Outsourcing could cut 6 AVH jobs
As many as six downvalley employees of Aspen Valley Hospital will likely lose their jobs this holiday season as the hospital prepares to hand over much of its troubled billing operations to an outsourcing company.Hospital officials said the agreement will be “groundbreaking” and all but guarantee improvement at the financially struggling institution. At a meeting of the hospital board of trustees on Monday, board members announced that the hospital is potentially days away from completing nearly seven months of negotiations with First Consulting Group (FCG), an outsourcing firm based in California.A team of high-level executives from First Consulting Group will visit Aspen this week and likely approve a five-year, $13.5 million contract to take over operations at AVH’s billing and collection department. The agreement is pending the approval of newly appointed Chief Financial Officer Terry Collins, who arrived at AVH this week.The billing department, which was based for years in Rifle but moved to Carbondale this fall, was the epicenter of a recent financial crisis resulting from millions of dollars of tardy or uncollected hospital bills. The billing office has about 36 employees. Around 30 will be hired by FCG at a comparable salary and benefit level to their employment agreements with AVH, according to hospital CEO David Ressler. Five or six of the employees will be laid off, possibly by Jan. 1, although nothing has been finalized.That number is much lower than many hospital employees feared after negotiations with FCG were announced in August. The announcement came as the hospital was still reeling from a surprise reduction of 10 percent of its work force – some 34 employees – three months earlier.”We are trying to speak honestly about this so no one is surprised. But the details are still being worked out. We don’t yet know for sure who will be impacted,” Ressler said.A hospital’s financial health, in essence, is only as good as its billing and collection practices – sending out and collecting bills timely and effectively is a key determiner of success.The contract with FCG will stipulate annual minimum performance levels that FCG must meet. Ressler said these indicators will set a level higher than what AVH could reach on its own.”The contractual objectives set a higher target than we can accomplish with our current resources. That’s the bottom line,” Ressler said.”We’ll see a significant improvement in technology, service, and accountability for a fraction of the cost of doing it correctly ourselves,” AVH treasurer John Jellinek said.At Monday’s board meeting, an unidentified hospital employee raised concerns about FCG’s pedigree, claiming that the firm has never undertaken a project of this scope.”I have a lot of respect for FCG, but I’m worried about a lack of experience in taking over a whole [billing] operation like this,” the employee, who left shortly thereafter, said. “They’ve never done something like this before.”Board members defended FCG’s reputation but admitted that this would be a new venture for the firm. The hospital needs to adopt novel solutions to its billing practices, according to board President John Sarpa.”Yes, we are breaking new ground,” Sarpa said. “But we need to break new ground. This agreement comes after seven months of intense negotiations. We’ve done our due diligence.”Eben Harrell’s e-mail address is firstname.lastname@example.org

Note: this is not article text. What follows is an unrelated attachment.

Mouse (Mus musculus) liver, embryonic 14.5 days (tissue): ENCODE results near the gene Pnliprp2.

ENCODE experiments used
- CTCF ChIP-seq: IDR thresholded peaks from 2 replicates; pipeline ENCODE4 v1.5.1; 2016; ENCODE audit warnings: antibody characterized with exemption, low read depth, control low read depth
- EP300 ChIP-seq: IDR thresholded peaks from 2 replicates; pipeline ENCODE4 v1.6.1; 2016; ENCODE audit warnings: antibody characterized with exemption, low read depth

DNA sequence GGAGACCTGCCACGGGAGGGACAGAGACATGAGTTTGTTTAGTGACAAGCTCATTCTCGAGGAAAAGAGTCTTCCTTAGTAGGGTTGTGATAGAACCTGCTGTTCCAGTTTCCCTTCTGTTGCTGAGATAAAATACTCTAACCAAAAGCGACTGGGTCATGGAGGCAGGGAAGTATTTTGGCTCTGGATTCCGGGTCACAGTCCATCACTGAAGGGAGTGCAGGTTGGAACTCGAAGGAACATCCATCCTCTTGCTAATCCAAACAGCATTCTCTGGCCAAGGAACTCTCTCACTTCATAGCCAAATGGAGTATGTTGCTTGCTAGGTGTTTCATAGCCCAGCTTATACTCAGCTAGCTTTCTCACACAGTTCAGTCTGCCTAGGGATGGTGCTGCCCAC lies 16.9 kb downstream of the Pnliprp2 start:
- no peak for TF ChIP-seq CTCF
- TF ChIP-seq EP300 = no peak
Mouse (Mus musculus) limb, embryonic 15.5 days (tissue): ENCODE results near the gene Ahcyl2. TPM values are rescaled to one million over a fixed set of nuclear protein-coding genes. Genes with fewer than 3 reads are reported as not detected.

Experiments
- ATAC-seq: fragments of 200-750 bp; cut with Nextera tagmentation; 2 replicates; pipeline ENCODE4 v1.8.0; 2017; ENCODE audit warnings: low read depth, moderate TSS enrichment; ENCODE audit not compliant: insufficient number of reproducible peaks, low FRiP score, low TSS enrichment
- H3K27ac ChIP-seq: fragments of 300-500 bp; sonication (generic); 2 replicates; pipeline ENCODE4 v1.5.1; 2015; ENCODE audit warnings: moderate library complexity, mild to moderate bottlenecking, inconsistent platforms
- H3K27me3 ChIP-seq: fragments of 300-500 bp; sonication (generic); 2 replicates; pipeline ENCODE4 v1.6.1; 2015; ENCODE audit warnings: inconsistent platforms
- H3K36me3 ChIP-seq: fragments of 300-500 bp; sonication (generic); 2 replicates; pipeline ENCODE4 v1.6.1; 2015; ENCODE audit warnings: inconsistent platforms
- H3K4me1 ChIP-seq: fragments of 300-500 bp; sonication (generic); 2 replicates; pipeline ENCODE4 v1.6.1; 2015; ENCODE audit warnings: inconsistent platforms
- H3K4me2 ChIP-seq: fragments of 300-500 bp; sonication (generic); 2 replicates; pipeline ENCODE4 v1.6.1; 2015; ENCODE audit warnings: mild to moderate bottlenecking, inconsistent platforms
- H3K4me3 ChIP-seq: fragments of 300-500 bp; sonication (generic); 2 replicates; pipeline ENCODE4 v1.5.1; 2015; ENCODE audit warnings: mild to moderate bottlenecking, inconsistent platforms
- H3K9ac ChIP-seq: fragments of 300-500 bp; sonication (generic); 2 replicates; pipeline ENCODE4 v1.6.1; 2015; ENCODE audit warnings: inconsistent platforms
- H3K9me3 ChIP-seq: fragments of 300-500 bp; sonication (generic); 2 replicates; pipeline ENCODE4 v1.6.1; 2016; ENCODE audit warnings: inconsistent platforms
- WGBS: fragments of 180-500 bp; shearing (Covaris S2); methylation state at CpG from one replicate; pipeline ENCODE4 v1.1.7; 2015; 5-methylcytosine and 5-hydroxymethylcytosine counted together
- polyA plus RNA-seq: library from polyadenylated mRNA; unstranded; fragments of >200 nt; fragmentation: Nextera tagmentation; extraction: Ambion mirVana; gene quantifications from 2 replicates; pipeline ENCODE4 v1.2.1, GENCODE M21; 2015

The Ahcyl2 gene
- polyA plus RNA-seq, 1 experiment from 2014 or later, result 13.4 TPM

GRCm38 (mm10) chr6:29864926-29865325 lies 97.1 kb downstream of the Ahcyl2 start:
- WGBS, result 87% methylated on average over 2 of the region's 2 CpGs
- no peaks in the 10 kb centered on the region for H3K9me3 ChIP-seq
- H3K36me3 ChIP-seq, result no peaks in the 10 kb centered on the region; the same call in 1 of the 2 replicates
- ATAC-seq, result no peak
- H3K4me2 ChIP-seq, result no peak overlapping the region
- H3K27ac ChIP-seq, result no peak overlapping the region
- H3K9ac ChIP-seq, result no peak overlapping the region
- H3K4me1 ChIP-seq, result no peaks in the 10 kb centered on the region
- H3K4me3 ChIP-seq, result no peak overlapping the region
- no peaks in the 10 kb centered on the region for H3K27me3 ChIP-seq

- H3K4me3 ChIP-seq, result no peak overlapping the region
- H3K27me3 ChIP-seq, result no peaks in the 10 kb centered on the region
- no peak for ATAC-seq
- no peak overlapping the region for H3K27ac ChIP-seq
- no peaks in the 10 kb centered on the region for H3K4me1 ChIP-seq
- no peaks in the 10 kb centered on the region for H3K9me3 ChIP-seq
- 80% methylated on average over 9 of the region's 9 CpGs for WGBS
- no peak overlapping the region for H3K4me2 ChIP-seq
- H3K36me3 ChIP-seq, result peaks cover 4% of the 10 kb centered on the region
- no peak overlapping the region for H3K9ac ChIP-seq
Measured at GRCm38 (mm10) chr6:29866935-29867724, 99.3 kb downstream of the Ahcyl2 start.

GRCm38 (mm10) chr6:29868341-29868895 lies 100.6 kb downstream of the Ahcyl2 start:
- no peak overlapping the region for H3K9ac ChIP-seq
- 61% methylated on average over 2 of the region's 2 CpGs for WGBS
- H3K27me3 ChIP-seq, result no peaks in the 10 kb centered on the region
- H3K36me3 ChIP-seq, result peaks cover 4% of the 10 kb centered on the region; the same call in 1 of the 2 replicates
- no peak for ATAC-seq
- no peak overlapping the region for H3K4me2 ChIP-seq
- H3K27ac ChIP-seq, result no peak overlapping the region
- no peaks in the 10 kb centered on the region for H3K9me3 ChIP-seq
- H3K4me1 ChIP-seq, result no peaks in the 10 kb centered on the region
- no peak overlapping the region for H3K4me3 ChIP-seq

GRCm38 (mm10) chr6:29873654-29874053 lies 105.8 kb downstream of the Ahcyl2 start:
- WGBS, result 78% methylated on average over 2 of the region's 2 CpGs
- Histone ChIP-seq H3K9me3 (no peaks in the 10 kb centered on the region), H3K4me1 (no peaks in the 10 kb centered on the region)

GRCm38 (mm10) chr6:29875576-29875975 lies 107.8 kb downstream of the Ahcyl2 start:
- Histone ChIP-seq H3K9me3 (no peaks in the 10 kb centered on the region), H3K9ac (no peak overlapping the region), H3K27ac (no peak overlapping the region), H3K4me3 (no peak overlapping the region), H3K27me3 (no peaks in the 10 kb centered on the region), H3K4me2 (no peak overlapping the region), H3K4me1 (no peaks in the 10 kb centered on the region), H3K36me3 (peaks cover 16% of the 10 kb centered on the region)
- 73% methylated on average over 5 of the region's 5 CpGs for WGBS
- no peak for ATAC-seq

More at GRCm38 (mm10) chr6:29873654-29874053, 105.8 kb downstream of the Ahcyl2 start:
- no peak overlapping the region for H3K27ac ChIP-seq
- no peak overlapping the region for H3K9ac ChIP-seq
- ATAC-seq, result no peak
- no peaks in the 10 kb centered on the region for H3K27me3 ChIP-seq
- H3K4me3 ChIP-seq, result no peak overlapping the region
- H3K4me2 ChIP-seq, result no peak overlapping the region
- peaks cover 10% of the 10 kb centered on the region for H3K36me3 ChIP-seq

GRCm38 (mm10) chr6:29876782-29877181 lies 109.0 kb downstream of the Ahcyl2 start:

The Aspen City Council directed staff to move forward with the Burlingame early childhood education center, but decided it needs more information on the affordable housing units that are part of the schematic design at a work session Monday.